BENNINGTON — Back in early fall, a woman stood around the parking lot of the state office complex while a case involving her 11-year-old granddaughter was being heard in one of the courtrooms.
She came with the girl’s father to attend the hearing, but learned at the building entrance that new pandemic-related safety policies allowed only one person per family inside the courtroom.
“I was confused and angry,” the girl’s father said of the change in policy that caught them unaware. He and his mother had driven more than half an hour to see if the criminal case — in which his daughter reported being lured by an elderly man — would be any closer to a resolution.
The girl’s father said he’d offered to wait outside the building. But his mother said it was more important that the parent attend the hearing.
This week, case victims like them didn’t have a choice. When the majority of state court hearings went fully remote, the setup didn’t offer access to the public, including the media, relatives of case victims and of defendants.
First amendment advocates and the head of the Senate Judiciary Committee have said general access to remote public hearings in Vermont should be established without delay.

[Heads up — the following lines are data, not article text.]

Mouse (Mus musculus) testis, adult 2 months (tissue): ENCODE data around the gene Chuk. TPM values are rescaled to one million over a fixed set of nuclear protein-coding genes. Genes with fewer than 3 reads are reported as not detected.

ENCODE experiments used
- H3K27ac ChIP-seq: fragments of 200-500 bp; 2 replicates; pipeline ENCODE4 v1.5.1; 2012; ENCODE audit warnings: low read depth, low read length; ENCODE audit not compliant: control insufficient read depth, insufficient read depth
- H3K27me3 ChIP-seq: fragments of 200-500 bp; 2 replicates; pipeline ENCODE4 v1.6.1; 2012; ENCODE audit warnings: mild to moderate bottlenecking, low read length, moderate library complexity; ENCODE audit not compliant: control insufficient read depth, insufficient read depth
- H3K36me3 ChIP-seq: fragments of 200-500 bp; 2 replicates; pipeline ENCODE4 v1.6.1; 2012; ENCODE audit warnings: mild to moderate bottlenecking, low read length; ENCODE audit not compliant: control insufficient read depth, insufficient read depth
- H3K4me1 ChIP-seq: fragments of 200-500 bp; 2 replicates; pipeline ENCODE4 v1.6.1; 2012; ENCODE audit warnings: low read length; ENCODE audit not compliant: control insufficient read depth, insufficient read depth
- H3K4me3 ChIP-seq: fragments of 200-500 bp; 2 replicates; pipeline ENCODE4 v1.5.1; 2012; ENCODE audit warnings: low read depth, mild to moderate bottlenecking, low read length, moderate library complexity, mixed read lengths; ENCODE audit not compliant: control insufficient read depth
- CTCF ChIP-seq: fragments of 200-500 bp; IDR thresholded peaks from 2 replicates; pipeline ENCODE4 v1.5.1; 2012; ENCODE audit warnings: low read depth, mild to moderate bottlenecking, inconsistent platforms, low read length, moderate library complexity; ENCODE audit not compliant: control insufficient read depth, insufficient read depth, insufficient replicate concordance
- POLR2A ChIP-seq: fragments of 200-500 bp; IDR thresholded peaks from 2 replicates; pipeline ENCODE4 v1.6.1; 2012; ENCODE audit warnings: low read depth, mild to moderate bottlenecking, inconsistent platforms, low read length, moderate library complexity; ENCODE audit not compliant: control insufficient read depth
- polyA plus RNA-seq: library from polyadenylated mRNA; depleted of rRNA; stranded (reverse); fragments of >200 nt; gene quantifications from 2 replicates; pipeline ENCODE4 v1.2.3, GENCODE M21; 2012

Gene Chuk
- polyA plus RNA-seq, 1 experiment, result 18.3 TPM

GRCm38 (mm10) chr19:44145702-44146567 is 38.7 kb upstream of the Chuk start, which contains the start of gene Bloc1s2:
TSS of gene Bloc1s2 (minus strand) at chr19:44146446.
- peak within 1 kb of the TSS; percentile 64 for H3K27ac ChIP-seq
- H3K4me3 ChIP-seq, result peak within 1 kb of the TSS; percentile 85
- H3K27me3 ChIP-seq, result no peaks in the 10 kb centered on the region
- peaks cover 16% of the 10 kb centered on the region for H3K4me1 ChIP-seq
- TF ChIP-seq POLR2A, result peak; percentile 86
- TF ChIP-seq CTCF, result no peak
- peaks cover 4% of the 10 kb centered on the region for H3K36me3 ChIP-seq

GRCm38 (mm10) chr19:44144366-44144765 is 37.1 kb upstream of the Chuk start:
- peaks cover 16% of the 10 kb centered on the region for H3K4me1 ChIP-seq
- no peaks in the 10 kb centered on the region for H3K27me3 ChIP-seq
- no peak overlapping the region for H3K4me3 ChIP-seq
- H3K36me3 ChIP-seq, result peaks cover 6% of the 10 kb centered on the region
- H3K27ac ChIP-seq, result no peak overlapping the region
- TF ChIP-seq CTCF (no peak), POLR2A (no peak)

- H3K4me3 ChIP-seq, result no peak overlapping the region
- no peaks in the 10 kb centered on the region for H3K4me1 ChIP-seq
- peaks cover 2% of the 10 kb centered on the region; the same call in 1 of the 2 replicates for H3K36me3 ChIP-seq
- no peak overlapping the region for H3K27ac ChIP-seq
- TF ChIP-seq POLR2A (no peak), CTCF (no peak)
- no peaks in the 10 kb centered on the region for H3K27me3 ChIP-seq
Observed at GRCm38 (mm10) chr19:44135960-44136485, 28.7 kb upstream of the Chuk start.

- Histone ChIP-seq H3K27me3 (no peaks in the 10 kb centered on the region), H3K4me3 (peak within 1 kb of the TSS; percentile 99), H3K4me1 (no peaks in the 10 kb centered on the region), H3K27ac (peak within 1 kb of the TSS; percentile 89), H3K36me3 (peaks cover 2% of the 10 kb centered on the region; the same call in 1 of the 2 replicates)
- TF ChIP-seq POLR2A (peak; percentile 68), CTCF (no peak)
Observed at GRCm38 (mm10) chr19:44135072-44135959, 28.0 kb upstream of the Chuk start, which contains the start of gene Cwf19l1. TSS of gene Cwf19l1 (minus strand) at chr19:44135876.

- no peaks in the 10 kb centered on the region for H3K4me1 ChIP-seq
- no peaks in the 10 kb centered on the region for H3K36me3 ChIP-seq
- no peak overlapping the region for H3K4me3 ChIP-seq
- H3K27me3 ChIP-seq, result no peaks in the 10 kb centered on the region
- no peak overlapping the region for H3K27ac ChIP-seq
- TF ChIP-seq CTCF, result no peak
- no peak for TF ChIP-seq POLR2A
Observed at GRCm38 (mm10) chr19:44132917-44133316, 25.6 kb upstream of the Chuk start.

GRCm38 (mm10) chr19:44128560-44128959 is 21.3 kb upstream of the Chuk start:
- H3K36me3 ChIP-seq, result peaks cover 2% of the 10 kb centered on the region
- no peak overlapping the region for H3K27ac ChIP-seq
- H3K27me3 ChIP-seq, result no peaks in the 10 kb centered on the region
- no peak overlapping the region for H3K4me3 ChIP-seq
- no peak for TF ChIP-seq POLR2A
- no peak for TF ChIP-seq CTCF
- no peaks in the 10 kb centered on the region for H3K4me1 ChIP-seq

“The program should be set up as soon as possible,” said Sen. Dick Sears, chairman of the Senate Judiciary Committee and a member of the Legislative Committee on Judicial Rules. “I believe strongly in the public’s right to know.”
After the coronavirus pandemic hit Vermont in March, the Superior Court’s remote-hearing platform allowed routine access only to case participants. They included defendants, defense attorneys, prosecutors, victim advocates and witnesses, who could participate by phone or video call.
Members of the public could attend hearings in person at the courthouse, but they had to be people connected to a case or media representatives.
When coronavirus infections began rising across the U.S. after Halloween, the Vermont Judiciary ordered all nonemergency hearings to be held remotely the week after Thanksgiving, Christmas and the New Year.
Court officials said this was being done to limit the spread of the COVID-19 disease, which as of Friday has sickened 4,763 Vermonters and killed 77. Nationwide, 14 million people have been infected since January, according to the Centers for Disease Control and Prevention. At least 275,000 have died.
On Tuesday, a Bennington courtroom where criminal cases were being heard was locked when a Banner reporter tried to enter. A security officer had to unlock it, since the Banner had been given permission to cover the proceedings in person.
Only two people were inside: the presiding judge and a court clerk. Everyone else was participating remotely. Once the reporter left, the court clerk locked the courtroom door again.
WORK IN PROGRESSState court officials recognize that public access to nonconfidential hearings is critical. But they said the necessary equipment, software, staff training and policies to launch the program was not yet completely ready when the pandemic started.